Fixing the system | Pakistan Today

Fixing the system

  • One thing at a time

When Prime Minister Imran Khan, two years in the office, states that some system does not let him work, should not we be worried?

What is this system? It is something akin to culture that you cannot see but surely you can feel it. Just like culture, system too evolves over a period of time. And just like culture, it’s hard to break, composed of a variety of vested interests; it forces you to do things in a certain way otherwise forces you out. President George W. Bush’s famous saying “Either you are with us…” after the 9/11 attacks in the United States tells you exactly how this system works. In Pakistan, until now the system has flourished and proved more resilient than the Prime Minister’s efforts to root it out.

We have already witnessed the power of the system in the last year or so. And this is not the first time the system has displayed its power. Lt. General (r) Shahid Aziz, the Chairman of National Accountability Bureau from November 2004 to May 2007, said in one of his interviews “I was told repeatedly not to create problems and not to destabilize the government, otherwise the system would collapse. They (President Musharraf and his hand-picked citi-banker turned Prime Minister and their team) gave a strange logic that corruption and economic development go hand in hand.” Sounds familiar? This is the same mantra we hear from PML (N) and the PPP and even from some within the government.

NAB at that time was pursuing corruption in Sugar and oil industries among others. Yes, you heard it right, sugar for over pricing and oil for another kind of corruption that we hear little about and I would like to share with our readers. It is the policy of the government to sell oil at the same rate all over the country. Therefore, the cost of transportation of oil from Karachi towards the North of the country is absorbed by the government and reimbursed to oil marketing companies as a subsidy. NAB found out that the oil companies were billing the government upwards of 70% of the oil sold in Pakistan as oil sold in KPK for extra revenue. It is anybody’s guess that when NAB opened an inquiry all hell broke loose. So the system came to the rescue of the oil companies. To resolve the issue, Prime Minister Shaukat Aziz in consultation with President Musharraf appointed a gentleman, who is now advisor to the current Prime Minister as well, to look into the matter. And just like that he made the problem go away and NAB had to stop its investigation.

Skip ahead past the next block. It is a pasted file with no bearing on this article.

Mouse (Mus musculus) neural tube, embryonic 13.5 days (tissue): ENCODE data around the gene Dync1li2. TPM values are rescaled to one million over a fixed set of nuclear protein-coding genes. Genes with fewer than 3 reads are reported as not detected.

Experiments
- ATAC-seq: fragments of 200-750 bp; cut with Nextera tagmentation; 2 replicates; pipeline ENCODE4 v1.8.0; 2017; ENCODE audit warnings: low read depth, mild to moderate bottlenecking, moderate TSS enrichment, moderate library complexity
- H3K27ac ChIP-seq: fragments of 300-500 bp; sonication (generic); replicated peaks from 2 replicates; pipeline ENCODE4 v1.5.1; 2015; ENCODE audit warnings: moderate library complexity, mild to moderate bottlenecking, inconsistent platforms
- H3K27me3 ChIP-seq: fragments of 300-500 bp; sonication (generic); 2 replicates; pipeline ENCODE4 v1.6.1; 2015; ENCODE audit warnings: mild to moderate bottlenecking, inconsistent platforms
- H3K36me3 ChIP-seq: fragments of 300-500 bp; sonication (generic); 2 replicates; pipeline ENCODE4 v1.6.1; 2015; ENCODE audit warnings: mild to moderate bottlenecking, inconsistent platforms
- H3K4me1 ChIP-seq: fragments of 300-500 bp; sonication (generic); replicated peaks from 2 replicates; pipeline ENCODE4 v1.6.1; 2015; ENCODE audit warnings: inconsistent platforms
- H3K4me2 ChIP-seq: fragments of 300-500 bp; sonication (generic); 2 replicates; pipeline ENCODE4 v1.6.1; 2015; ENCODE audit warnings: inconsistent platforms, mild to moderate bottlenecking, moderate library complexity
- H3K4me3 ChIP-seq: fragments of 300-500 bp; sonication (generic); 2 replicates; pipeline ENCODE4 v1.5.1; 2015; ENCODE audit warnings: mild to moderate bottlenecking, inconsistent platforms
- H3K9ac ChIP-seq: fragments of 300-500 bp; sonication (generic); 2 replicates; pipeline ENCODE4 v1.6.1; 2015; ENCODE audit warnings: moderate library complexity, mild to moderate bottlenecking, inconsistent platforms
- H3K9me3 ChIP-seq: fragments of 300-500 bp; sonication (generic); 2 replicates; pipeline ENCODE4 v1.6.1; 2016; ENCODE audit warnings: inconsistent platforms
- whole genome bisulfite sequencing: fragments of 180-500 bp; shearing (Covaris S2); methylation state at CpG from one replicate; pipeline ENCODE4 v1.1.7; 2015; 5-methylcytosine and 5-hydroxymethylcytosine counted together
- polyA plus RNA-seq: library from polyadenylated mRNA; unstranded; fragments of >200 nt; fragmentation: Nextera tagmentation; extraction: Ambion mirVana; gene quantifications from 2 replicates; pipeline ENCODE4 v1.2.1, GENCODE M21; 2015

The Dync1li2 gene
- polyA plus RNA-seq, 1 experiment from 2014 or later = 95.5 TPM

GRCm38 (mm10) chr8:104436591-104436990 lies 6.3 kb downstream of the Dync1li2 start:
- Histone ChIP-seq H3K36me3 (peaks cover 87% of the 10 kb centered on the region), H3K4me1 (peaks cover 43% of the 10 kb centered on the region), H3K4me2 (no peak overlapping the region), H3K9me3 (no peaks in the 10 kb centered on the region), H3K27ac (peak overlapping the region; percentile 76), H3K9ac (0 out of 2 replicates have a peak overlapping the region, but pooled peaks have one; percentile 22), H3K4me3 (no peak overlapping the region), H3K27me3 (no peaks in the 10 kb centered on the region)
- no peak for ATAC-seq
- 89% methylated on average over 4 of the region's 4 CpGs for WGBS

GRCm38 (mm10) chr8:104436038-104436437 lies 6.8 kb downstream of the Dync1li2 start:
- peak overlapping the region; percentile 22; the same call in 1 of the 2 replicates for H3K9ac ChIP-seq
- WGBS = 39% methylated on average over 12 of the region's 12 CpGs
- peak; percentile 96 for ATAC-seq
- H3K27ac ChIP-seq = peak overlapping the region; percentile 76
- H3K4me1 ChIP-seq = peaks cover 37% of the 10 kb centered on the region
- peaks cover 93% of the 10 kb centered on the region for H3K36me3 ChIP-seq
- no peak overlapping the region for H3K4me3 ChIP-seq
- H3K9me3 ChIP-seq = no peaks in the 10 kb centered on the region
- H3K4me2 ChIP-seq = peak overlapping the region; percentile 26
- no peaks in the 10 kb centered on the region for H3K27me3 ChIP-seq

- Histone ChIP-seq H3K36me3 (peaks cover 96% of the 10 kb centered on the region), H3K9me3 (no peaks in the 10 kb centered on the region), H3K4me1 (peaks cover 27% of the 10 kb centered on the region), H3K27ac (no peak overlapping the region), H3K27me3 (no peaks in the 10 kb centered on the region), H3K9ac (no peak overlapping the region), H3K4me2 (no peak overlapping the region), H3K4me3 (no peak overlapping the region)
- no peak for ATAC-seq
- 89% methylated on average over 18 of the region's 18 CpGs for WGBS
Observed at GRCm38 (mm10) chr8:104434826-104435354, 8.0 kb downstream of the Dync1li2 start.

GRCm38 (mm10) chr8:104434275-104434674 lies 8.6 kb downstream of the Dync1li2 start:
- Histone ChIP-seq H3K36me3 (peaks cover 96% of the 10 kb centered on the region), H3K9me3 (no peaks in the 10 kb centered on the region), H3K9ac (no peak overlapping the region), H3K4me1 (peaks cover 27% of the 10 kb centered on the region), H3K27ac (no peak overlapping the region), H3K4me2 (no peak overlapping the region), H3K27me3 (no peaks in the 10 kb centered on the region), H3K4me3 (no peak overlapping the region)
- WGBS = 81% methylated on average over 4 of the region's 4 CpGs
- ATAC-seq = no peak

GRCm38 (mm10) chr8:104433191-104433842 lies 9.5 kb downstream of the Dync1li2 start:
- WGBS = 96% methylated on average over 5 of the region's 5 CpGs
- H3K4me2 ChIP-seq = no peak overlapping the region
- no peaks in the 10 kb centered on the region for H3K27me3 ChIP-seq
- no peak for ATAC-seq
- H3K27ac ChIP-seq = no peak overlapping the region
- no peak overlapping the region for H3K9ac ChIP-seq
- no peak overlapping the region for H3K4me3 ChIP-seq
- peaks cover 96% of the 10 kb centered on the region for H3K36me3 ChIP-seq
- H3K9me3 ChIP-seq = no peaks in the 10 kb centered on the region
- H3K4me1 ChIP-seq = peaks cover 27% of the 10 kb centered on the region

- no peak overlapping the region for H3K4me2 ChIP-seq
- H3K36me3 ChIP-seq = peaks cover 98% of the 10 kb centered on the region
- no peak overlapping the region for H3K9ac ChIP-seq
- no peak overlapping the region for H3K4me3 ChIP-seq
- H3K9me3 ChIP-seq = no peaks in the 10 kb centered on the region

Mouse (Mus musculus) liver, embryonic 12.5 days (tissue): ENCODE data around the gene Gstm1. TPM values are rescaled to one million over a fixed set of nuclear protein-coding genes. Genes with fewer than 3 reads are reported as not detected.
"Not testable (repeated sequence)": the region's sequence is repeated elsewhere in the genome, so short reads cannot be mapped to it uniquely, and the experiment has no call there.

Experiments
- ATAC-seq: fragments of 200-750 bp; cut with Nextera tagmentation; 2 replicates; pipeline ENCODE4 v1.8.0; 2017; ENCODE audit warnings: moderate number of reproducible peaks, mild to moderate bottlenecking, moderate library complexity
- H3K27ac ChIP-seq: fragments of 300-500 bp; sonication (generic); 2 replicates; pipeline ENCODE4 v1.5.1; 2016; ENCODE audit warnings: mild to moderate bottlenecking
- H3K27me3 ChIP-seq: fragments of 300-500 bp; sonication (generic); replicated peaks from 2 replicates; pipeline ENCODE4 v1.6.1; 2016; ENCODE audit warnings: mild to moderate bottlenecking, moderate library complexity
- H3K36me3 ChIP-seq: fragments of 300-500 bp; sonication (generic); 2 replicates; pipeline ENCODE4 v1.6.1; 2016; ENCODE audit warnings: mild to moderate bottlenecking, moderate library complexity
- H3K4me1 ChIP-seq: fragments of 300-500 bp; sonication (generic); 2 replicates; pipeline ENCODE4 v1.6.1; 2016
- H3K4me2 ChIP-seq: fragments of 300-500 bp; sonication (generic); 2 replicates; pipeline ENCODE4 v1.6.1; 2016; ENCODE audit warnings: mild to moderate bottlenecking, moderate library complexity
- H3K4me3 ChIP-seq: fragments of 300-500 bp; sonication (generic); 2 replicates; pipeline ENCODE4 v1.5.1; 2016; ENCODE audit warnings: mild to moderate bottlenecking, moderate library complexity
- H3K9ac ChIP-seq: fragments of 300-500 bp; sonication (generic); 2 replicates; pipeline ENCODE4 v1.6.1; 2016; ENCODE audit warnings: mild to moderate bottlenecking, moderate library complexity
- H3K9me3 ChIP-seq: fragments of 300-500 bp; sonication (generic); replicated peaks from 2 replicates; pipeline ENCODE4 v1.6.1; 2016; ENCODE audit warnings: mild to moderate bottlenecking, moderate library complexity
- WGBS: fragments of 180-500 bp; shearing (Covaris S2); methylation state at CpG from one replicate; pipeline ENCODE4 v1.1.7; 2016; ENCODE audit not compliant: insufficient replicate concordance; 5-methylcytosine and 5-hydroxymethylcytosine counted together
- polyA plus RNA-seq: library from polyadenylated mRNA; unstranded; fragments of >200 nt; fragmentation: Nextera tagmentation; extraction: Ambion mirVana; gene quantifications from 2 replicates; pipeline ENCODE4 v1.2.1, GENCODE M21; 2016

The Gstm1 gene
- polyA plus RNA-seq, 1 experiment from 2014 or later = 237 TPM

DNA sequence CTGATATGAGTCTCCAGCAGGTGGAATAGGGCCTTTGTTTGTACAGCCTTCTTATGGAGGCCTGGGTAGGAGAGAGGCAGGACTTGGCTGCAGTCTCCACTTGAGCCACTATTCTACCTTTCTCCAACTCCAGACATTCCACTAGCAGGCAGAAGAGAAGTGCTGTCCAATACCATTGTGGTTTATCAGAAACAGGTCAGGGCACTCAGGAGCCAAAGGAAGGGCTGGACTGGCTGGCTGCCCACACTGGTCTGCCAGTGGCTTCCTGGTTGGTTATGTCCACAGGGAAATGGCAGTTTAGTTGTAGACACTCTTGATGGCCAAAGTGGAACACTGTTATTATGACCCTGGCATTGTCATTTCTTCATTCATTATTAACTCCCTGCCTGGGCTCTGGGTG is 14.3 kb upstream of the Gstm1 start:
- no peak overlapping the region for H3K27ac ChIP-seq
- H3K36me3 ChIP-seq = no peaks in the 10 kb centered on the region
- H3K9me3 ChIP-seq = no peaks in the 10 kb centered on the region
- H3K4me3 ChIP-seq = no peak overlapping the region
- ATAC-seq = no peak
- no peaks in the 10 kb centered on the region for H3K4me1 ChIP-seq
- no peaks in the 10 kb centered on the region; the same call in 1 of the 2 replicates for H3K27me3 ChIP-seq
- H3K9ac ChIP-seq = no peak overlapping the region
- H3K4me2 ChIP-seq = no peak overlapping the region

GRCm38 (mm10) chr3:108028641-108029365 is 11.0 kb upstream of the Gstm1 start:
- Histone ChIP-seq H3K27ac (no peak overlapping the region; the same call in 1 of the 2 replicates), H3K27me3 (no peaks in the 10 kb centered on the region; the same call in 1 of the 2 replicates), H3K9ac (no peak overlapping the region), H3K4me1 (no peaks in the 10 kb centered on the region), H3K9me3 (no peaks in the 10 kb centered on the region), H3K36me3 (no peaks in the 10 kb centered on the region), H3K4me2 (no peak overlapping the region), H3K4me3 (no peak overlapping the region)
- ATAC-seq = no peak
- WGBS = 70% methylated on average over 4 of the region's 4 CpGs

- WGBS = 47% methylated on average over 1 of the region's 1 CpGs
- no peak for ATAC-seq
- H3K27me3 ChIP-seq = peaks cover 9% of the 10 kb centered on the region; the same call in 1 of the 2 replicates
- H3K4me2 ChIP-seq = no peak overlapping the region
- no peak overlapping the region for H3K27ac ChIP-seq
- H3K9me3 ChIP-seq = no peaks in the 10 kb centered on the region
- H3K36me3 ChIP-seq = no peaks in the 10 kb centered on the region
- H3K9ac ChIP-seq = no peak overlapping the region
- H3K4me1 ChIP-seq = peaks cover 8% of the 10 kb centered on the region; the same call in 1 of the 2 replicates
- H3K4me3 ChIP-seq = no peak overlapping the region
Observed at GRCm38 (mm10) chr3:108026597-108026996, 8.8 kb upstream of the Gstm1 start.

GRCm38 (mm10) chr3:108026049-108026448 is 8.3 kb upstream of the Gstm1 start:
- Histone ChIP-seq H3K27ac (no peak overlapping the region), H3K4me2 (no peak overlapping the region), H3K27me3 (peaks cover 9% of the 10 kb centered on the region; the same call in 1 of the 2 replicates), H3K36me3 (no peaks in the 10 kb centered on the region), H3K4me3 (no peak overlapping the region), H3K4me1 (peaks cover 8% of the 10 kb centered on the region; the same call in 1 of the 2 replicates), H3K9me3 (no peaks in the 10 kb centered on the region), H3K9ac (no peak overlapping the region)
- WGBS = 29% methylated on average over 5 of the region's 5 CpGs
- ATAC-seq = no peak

The ‘system’ did not let us fix the problem even then when President Musharraf had the powers that are now combined in President Arif Alvi, Prime Minister Imran Khan, and COAS General Qamar Javed Bajwa. What chance does Prime Minister Imran Khan has then?

History repeated itself a couple of months ago. Sugar and oil again became the subject of debate about corruption. Result: system came running in to help industries in distress. Sugar pricing went up and oil disappeared from the market. You see corruption and economic development after all go hand in hand in Pakistan. The ‘system’ did not let us fix the problem even then when President Musharraf had the powers that are now combined in President Arif Alvi, Prime Minister Imran Khan, and COAS General Qamar Javed Bajwa. What chance does Prime Minister Imran Khan has then?

Systems are not synonymous with Pakistan alone. They have been prevalent over centuries and have been beaten too if the resolve is strong enough. New York City was known as the crime and welfare capital of America. And had been like that for decades. When I was flying British Airways to JFK, New York to pursue my Master of Law degree at Indiana University, Bloomington in August 1979 we were informed by the crew to take only yellow cab upon landing. This is the kind of scare NYC had.